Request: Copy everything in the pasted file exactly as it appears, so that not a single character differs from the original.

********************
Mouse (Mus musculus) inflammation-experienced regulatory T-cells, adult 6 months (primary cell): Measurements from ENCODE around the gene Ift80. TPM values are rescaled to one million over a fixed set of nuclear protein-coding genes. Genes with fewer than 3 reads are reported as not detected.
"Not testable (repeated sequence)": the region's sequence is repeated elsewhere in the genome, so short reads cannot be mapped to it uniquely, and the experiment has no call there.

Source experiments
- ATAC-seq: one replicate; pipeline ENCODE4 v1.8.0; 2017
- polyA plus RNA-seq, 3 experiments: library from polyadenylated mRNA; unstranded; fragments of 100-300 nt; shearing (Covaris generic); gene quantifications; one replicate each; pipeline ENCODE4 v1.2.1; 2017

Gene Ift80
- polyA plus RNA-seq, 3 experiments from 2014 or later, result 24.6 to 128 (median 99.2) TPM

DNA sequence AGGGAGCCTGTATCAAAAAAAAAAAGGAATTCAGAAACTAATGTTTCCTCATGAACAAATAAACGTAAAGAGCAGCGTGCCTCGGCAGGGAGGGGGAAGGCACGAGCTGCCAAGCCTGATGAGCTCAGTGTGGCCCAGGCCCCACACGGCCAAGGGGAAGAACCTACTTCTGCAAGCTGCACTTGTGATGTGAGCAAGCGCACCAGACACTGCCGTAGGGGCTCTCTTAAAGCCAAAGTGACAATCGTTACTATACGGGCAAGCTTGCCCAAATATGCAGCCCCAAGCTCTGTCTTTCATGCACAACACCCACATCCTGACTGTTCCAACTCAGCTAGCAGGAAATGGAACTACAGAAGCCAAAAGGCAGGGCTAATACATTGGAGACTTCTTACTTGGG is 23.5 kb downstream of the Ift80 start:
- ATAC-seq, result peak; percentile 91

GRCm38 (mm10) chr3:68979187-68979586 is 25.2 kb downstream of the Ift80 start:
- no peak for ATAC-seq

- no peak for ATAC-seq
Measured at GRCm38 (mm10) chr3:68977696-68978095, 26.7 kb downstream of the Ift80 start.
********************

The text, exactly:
Mouse (Mus musculus) inflammation-experienced regulatory T-cells, adult 6 months (primary cell): Measurements from ENCODE around the gene Ift80. TPM values are rescaled to one million over a fixed set of nuclear protein-coding genes. Genes with fewer than 3 reads are reported as not detected.
"Not testable (repeated sequence)": the region's sequence is repeated elsewhere in the genome, so short reads cannot be mapped to it uniquely, and the experiment has no call there.

Source experiments
- ATAC-seq: one replicate; pipeline ENCODE4 v1.8.0; 2017
- polyA plus RNA-seq, 3 experiments: library from polyadenylated mRNA; unstranded; fragments of 100-300 nt; shearing (Covaris generic); gene quantifications; one replicate each; pipeline ENCODE4 v1.2.1; 2017

Gene Ift80
- polyA plus RNA-seq, 3 experiments from 2014 or later, result 24.6 to 128 (median 99.2) TPM

DNA sequence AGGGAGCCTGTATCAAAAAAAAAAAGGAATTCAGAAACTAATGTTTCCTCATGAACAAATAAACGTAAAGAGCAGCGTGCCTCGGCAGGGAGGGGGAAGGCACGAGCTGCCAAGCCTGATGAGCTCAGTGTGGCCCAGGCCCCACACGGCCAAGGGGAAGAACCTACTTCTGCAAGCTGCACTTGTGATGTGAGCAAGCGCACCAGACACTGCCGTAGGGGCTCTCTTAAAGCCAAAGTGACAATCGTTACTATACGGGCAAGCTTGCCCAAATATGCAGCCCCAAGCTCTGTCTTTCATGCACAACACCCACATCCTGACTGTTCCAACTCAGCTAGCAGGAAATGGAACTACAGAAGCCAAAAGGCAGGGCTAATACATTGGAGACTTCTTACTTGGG is 23.5 kb downstream of the Ift80 start:
- ATAC-seq, result peak; percentile 91

GRCm38 (mm10) chr3:68979187-68979586 is 25.2 kb downstream of the Ift80 start:
- no peak for ATAC-seq

- no peak for ATAC-seq
Measured at GRCm38 (mm10) chr3:68977696-68978095, 26.7 kb downstream of the Ift80 start.